Senior Jacob Olson and eight fellow members of the Linfield Computer Sciences Club (LCSC) competed in a computer game of capture the flag Oct. 19. The goal of the competition was simple: hack a computer security system and score points by capturing flags hidden within the system.
Although Olson and the rest of the team didn’t perform as well as they had hoped, they understand that what they are doing is still a work in progress.
Olson started LCSC last year. Its goal is to explore the growing field of computer hacking and security.
“In computers, there are multiple fields of study, and security is one of the largest growing,” Olson said. “What we are doing in this competition is simulating both the offensive and defensive side of computer security.”
The Capture the Flag competition is part of a larger program known as the NCL Fall Pilot. It is put on by former members of the NSA, CIA and FBI. The program consists of 13 online courses that teach basic computer security techniques.
This program teaches techniques used by criminal hackers. Learning their illicit methods will eventually teach computer operators how to defend against the many forms of hacking.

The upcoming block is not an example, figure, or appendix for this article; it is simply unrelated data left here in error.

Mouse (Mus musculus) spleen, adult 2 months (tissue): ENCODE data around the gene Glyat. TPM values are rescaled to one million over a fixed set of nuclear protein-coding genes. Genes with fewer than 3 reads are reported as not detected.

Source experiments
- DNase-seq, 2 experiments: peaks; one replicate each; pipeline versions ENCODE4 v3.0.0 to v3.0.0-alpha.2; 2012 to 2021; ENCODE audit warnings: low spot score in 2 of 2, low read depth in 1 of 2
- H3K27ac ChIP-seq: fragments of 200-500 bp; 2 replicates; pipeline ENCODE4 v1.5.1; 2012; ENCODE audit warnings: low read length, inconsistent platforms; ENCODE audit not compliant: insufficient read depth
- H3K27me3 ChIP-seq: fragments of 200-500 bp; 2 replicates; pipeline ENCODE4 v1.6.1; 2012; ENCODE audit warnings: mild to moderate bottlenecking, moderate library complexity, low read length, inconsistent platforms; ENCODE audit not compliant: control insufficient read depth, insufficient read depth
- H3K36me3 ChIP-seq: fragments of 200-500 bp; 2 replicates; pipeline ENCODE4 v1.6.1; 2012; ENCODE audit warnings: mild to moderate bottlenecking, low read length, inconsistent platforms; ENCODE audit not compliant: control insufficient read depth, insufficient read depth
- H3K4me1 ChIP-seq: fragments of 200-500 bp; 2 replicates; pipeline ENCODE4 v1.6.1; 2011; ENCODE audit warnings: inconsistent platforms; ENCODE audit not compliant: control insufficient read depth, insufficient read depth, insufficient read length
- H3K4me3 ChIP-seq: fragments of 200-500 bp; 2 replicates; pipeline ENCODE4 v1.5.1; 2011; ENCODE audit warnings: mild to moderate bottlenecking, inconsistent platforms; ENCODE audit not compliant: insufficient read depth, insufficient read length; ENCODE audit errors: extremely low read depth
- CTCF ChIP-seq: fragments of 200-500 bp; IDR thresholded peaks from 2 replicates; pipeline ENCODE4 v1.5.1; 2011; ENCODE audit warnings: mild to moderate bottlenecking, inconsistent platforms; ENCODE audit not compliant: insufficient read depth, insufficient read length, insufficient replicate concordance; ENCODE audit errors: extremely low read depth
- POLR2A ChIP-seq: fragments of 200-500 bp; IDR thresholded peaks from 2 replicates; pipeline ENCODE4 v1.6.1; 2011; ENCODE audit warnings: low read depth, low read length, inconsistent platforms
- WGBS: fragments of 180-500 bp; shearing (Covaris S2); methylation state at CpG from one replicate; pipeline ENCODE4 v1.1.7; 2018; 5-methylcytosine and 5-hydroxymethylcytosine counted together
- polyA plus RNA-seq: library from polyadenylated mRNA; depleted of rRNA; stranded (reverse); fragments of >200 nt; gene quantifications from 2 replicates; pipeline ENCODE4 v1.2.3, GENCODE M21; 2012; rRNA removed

For Olson and the other members of LCSC, the competition gives them a chance to gauge their skills after just one year.
“Most of the students that are at the competition are students that come from schools with security programs,” he said. “Linfield didn’t have any kind of system like this until last spring.”
The nine-member club that Olson began has grown to a club of about 20 students. Although the students do a lot of the work independently and are self-taught, they receive support from many different sources.
“The faculty is pushing to get a security class started due to the work that we did with the club,” Olson said. “They have put a lot of effort into expanding the field both with classes and by allowing us to upgrade our equipment.”
The club has made contact and received help from security professionals. For the most part, though, this is a student-led project.
“As of right now, it is really us pushing ourselves to where we want to be with our skills as computer security students,” Olson said.
For the Review